My son sprinted to each traffic light
in his black hat and dark Sabbath suit
while the elderly congregation two miles away
waited for him to help lead morning prayers.

Moments earlier, after my final attempt
to wake him,
I stood at the bottom
of the steps,

unleashing dire predictions about how he’d fare
in yeshiva high school the following year —
until his mother whispered in his ear,
and suddenly he was in the foyer, putting on a scarf and a coat,

then running full stride past the mini-mart
and corner gas station
and doubling back
until I’d caught up to him,

reminding me of a loyal pet
or the buttonhook play
my father called
in our backyard football huddle:

Run straight out, then turn back.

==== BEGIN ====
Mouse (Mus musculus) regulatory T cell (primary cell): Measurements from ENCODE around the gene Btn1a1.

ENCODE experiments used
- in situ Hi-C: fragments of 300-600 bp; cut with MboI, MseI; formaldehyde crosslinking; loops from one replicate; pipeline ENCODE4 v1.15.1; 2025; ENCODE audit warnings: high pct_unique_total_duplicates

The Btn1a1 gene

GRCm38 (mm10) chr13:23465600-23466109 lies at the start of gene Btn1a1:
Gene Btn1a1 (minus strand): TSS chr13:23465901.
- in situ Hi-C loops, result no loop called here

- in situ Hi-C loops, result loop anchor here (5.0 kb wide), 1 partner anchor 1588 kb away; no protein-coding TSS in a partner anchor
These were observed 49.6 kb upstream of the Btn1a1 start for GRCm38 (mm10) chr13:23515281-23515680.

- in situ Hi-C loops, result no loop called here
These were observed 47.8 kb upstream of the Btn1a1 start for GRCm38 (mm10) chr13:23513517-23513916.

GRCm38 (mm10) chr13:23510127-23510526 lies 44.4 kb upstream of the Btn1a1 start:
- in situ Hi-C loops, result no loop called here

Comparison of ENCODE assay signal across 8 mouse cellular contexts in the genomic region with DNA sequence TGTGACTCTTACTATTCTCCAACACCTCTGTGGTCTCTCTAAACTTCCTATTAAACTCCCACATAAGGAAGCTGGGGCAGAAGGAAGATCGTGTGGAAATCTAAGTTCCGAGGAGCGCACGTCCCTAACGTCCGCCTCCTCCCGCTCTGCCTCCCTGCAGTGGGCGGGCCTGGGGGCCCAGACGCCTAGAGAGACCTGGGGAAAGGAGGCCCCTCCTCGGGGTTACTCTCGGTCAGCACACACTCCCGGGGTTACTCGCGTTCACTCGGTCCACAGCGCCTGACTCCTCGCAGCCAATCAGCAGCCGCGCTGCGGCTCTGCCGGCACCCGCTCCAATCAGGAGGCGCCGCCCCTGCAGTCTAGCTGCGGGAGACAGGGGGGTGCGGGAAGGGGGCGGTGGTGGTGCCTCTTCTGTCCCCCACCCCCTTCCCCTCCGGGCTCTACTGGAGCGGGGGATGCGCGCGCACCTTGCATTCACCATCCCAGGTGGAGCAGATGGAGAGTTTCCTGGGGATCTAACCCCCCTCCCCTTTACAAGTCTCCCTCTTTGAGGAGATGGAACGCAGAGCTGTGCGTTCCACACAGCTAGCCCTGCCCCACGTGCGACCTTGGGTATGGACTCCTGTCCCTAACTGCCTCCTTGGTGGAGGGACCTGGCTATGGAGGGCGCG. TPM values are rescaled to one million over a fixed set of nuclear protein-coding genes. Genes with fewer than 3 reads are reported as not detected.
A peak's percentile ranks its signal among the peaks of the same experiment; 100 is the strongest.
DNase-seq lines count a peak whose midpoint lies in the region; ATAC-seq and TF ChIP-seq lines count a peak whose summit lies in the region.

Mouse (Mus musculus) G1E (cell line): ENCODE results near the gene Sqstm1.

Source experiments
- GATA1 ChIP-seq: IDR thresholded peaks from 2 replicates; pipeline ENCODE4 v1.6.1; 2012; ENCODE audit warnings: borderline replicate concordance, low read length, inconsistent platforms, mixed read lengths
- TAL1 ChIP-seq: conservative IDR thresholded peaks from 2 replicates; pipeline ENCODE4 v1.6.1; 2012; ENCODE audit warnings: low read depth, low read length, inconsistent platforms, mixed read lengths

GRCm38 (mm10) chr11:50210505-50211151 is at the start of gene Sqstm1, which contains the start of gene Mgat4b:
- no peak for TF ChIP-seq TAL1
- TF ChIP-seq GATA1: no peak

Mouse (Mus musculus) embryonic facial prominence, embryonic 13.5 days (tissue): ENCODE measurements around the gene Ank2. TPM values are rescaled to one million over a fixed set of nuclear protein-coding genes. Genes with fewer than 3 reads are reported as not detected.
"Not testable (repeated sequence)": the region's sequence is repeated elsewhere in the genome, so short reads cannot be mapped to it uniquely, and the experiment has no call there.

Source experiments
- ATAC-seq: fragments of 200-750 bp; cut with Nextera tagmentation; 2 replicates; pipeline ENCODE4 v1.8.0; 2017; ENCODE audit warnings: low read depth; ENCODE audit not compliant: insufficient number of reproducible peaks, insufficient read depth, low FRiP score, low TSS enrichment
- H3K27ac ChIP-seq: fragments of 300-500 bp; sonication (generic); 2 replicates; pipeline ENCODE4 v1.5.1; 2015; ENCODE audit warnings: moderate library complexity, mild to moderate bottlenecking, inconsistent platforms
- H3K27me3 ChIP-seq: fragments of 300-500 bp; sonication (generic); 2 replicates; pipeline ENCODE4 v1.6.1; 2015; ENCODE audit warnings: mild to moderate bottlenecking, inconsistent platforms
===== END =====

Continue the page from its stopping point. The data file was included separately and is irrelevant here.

The ball will be waiting for you.
A week earlier I’d screamed
through the bathroom door,

a rehash of the year’s arguments
softened by a thousand wooden fibers between us,
the way, the mystics say,
Divine severity filters through

countless intervening worlds
before it reaches us
in diminished measure.
Oh, the terrible words I’d said

about things he couldn’t help,
his belief that we’d get there sooner
walking this way.
And now he is crossing the bridge

over the Hackensack River’s dingy waters,
Saturday-morning traffic swooshing by, wind
stinging my eyes, and I run ahead
to catch up with him.